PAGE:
When all the drugs have been given it may be necessary to wait for one or two days to allow the drugs to be eliminated from the body before the stem cells are returned. The stem cells are given back through the central line.
The stem cells have been frozen in a preservative called DMSO. This preservative is toxic to the cells when they are thawed. Therefore, the stem cells are brought to the patient's room when they are still frozen in the vapor phase of liquid nitrogen. The stem cells are stored in a bag surrounded by an aluminum protective case. This is removed from the cold storage.
The stem cells are thawed rapidly in a warm water bath. Once the cells are thawed they are drawn from the bag into a syringe. Once the syringe is full, the thawed cells are then injected into the patient. If there is more than one bag to thaw, the second bag is thawed after the cells from the first bag have been given.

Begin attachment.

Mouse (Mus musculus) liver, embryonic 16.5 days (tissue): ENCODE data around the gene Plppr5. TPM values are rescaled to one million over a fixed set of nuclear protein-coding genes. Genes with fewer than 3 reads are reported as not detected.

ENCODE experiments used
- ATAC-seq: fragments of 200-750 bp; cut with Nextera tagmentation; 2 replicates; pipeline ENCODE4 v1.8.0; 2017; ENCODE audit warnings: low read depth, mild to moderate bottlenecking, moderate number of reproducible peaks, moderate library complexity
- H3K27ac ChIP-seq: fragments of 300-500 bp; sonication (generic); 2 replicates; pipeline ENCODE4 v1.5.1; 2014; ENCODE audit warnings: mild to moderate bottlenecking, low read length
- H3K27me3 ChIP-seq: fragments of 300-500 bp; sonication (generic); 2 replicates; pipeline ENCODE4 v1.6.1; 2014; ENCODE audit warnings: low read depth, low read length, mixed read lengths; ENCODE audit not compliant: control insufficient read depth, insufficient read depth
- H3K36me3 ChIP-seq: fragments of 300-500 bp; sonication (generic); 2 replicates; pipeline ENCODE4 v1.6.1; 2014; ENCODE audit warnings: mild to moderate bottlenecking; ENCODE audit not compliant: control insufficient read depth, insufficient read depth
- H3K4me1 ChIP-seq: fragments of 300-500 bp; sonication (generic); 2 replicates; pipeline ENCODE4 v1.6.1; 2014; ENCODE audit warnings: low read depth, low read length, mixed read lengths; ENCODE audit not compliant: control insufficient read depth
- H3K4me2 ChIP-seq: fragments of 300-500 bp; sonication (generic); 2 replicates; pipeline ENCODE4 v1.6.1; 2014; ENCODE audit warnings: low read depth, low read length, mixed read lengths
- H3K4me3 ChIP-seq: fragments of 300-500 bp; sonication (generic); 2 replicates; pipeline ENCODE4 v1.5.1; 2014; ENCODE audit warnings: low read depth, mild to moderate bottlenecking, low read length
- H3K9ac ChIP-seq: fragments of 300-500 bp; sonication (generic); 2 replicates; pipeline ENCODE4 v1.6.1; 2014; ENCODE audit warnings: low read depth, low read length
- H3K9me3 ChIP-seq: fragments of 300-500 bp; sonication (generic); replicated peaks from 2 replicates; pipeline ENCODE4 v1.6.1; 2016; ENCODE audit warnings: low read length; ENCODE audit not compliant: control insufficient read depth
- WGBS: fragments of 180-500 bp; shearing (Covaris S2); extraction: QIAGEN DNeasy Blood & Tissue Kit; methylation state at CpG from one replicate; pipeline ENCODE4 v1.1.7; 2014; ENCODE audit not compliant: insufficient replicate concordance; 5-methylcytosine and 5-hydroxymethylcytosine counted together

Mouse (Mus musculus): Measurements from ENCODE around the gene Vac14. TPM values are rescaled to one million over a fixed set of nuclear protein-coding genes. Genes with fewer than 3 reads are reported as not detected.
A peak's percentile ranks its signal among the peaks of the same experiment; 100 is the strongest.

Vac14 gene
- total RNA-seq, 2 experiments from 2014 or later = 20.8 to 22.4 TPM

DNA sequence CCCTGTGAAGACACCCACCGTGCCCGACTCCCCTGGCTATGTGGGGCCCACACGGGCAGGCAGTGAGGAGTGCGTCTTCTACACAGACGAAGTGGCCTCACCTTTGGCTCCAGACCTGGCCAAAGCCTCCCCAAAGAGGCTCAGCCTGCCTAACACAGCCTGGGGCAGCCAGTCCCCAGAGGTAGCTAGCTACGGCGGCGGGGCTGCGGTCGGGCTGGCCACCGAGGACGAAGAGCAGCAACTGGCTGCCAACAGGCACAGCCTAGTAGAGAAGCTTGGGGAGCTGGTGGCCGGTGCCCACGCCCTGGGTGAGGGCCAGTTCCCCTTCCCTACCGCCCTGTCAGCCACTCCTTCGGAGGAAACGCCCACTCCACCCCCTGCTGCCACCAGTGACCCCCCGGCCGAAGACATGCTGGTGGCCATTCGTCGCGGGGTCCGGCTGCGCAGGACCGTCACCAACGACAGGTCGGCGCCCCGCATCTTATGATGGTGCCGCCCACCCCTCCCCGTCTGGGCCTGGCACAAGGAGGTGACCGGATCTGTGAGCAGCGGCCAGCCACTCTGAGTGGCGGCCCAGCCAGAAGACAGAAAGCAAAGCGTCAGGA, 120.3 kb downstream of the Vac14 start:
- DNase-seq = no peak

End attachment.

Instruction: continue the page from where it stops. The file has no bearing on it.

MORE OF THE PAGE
Most people tolerate the re-infusion of stem cells well; however, some people get symptoms from the DMSO preservative. Altered taste, flushing and a distinctive smell on the breath are common. On rare occasions the heart rate slows down or speeds up, or there may be difficulty breathing. Therefore, patients are routinely connected to heart monitors that measure the amount of oxygen in the blood, among other things. The side effects from DMSO are related to how much is given. Generally, stem cells have a smaller volume and therefore less DMSO than bone marrow.
The stem cells are injected relatively quickly, over about five to ten minutes for each syringe. Although reactions are possible, most patients find the stem cell re-infusion itself almost anticlimactic considering how important this step is. The stem cells find their way back to the bone marrow, where they attach themselves to the supporting cells there and start to grow.